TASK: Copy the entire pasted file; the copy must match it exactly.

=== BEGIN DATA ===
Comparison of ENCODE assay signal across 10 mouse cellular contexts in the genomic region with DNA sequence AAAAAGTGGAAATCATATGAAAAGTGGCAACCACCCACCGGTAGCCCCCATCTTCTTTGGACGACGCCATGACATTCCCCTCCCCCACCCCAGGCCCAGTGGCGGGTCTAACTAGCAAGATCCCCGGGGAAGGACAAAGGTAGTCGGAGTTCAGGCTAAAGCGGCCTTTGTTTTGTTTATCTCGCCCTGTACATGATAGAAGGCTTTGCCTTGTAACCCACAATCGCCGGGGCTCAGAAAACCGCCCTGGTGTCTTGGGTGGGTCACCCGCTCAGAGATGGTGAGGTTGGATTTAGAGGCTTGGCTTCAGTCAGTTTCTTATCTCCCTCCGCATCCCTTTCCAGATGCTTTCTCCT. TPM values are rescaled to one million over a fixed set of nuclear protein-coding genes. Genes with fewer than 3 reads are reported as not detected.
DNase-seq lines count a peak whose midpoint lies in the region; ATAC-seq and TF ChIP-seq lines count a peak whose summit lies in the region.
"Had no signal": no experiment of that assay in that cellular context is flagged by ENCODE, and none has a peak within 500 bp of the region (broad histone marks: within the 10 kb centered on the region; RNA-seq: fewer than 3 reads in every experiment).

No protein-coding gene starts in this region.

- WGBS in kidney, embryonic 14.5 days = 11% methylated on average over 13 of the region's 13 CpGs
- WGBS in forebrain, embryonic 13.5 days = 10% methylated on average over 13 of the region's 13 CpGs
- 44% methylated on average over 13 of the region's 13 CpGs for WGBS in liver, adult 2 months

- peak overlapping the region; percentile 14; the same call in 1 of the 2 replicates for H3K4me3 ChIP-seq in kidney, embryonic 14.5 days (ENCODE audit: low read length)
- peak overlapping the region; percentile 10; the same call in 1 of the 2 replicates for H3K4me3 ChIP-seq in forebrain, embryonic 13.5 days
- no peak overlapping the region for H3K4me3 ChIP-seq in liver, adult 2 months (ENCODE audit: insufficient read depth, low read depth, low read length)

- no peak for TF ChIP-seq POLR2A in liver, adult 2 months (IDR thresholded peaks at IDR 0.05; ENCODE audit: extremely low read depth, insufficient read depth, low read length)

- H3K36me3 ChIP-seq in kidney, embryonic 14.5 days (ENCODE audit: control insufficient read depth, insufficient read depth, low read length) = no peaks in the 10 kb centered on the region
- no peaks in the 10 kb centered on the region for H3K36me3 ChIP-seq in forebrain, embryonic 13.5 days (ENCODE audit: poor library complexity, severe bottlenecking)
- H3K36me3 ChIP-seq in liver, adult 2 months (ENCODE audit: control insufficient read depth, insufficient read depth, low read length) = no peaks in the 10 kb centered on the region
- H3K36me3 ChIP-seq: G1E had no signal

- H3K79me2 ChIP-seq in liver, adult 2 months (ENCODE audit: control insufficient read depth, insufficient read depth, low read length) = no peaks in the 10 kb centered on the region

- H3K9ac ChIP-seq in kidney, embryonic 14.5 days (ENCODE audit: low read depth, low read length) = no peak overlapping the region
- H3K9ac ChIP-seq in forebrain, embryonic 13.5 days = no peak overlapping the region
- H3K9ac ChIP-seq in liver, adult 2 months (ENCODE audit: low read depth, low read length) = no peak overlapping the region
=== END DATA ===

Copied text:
Comparison of ENCODE assay signal across 10 mouse cellular contexts in the genomic region with DNA sequence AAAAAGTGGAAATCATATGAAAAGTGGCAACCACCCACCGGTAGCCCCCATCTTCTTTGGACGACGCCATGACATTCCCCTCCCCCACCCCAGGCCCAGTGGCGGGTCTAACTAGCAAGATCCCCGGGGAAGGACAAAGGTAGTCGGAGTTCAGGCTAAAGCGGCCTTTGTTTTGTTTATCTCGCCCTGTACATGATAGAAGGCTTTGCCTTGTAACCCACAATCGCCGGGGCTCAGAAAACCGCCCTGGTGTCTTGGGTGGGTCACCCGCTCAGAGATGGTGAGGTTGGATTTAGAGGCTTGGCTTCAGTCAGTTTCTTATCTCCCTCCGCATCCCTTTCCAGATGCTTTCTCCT. TPM values are rescaled to one million over a fixed set of nuclear protein-coding genes. Genes with fewer than 3 reads are reported as not detected.
DNase-seq lines count a peak whose midpoint lies in the region; ATAC-seq and TF ChIP-seq lines count a peak whose summit lies in the region.
"Had no signal": no experiment of that assay in that cellular context is flagged by ENCODE, and none has a peak within 500 bp of the region (broad histone marks: within the 10 kb centered on the region; RNA-seq: fewer than 3 reads in every experiment).

No protein-coding gene starts in this region.

- WGBS in kidney, embryonic 14.5 days = 11% methylated on average over 13 of the region's 13 CpGs
- WGBS in forebrain, embryonic 13.5 days = 10% methylated on average over 13 of the region's 13 CpGs
- 44% methylated on average over 13 of the region's 13 CpGs for WGBS in liver, adult 2 months

- peak overlapping the region; percentile 14; the same call in 1 of the 2 replicates for H3K4me3 ChIP-seq in kidney, embryonic 14.5 days (ENCODE audit: low read length)
- peak overlapping the region; percentile 10; the same call in 1 of the 2 replicates for H3K4me3 ChIP-seq in forebrain, embryonic 13.5 days
- no peak overlapping the region for H3K4me3 ChIP-seq in liver, adult 2 months (ENCODE audit: insufficient read depth, low read depth, low read length)

- no peak for TF ChIP-seq POLR2A in liver, adult 2 months (IDR thresholded peaks at IDR 0.05; ENCODE audit: extremely low read depth, insufficient read depth, low read length)

- H3K36me3 ChIP-seq in kidney, embryonic 14.5 days (ENCODE audit: control insufficient read depth, insufficient read depth, low read length) = no peaks in the 10 kb centered on the region
- no peaks in the 10 kb centered on the region for H3K36me3 ChIP-seq in forebrain, embryonic 13.5 days (ENCODE audit: poor library complexity, severe bottlenecking)
- H3K36me3 ChIP-seq in liver, adult 2 months (ENCODE audit: control insufficient read depth, insufficient read depth, low read length) = no peaks in the 10 kb centered on the region
- H3K36me3 ChIP-seq: G1E had no signal

- H3K79me2 ChIP-seq in liver, adult 2 months (ENCODE audit: control insufficient read depth, insufficient read depth, low read length) = no peaks in the 10 kb centered on the region

- H3K9ac ChIP-seq in kidney, embryonic 14.5 days (ENCODE audit: low read depth, low read length) = no peak overlapping the region
- H3K9ac ChIP-seq in forebrain, embryonic 13.5 days = no peak overlapping the region
- H3K9ac ChIP-seq in liver, adult 2 months (ENCODE audit: low read depth, low read length) = no peak overlapping the region